I recently found myself playing a small online game. The game has some tedious aspects such as resources gathering activities that I just can’t be bothered to spend my limited time doing. So naturally I looked for ways to create a little bot to automate it.

Not wanting to mess around with figuring out network payloads or attaching to the processes I opted for a non-invasive, GUI automation approach. The idea was to take screenshots of the game, process the image to find the desired resources, move to and gather it. I know there are already a lot of great packages out there that do image recognition like OpenCV or pyautogui. However I decided to roll my own implementation because, to quote Richard Feynman, “What I cannot create, I do not understand”.

The technique I went with was a simple template matching one where you take a template image, called the needle and look for it in a screenshot, the haystack.

Here is an example screenshot taken from the game (our haystack).

We are then looking for all the mine-able nodes (the needle).

The process to find it is quite simple:

  1. Starting at coordinates 0, 0 grab a rectangle of pixels the size of the needle image.
  2. Compare the needle image to the current rectangle of pixels selected.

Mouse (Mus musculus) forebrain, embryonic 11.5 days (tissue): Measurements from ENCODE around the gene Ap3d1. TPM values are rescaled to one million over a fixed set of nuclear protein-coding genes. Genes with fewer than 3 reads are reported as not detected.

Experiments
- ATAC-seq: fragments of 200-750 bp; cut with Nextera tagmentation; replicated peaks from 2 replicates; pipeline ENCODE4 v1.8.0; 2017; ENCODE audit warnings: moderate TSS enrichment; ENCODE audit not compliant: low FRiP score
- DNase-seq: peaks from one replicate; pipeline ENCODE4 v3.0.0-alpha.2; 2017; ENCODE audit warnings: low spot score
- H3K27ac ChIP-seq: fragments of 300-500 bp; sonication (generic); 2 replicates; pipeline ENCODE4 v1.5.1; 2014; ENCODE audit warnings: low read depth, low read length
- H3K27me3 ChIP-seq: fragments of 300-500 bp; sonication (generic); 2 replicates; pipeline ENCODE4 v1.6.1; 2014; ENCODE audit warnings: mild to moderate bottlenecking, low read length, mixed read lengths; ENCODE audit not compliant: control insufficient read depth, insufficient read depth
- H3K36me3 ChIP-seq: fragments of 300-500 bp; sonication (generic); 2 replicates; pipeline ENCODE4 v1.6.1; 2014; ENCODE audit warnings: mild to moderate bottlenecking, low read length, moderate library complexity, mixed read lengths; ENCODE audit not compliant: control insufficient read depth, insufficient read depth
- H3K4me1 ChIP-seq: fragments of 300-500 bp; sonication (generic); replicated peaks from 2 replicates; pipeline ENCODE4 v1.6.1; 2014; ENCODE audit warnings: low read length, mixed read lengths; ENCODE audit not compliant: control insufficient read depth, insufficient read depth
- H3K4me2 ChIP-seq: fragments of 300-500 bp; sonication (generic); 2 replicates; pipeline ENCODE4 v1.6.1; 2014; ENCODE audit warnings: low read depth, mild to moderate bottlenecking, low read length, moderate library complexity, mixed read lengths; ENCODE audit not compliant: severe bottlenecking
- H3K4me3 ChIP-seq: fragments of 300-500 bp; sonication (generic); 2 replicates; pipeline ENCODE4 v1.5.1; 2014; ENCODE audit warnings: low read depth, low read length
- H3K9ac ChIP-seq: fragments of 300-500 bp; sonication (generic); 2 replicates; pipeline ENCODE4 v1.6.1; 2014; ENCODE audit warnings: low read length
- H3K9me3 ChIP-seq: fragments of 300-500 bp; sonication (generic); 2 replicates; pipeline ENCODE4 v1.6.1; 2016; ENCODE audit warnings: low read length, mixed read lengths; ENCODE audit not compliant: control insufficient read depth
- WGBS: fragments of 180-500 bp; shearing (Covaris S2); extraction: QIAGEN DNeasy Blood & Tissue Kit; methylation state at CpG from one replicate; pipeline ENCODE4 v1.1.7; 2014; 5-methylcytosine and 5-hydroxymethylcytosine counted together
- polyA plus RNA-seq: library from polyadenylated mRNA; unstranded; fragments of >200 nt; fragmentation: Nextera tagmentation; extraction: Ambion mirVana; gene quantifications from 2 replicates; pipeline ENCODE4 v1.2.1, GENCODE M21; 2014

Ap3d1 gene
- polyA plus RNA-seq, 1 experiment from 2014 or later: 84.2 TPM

3. If the images are a match then add it to the set of found rectangles.
  4. Increment your coordinates and repeat step 1 until all the pixels in the image have been searched.
  5. Return all the matched rectangles in the haystack.

The magic is in determining a match between the selected region and the needle image. There are a lot of different algorithms out there for doing this, but because this game doesn’t deal with things like varying light intensity I was able to use a simple sum of absolute differences to compare the images.

After wiring everything up it was working… slowly.

The problem is that the haystack image can be quite large so scanning the entire image and comparing it against the needle for a match is quite time consuming. We need to do image width x height comparisons. The solution to speeding this up is by using an image pyramid. You basically down sample your haystack and needle images a successive number of times to get smaller and smaller images (I downsized by half for each level). You then start by looking at the smallest image. If you find a match in the small image then you search only that matched region in the next layer. You continue this until you get to the final image. This speeds things up significantly.

Without using image pyramids the time it takes to check a 1045x781px image is ~27 seconds. Using a 3 tier image pyramid (where the smallest image is 261x195) it takes ~0.1 seconds.

Here is a slowed down video of what that search looks like:

After all the image recognition is in place then we can tie it together with the rest of our bot and voilĂ  we have a bot that can gather resource (and handle simple pathing and combat interaction)!

The source code to the image matching can be found here. Be warned it’s untested and rough. This was for fun, not production.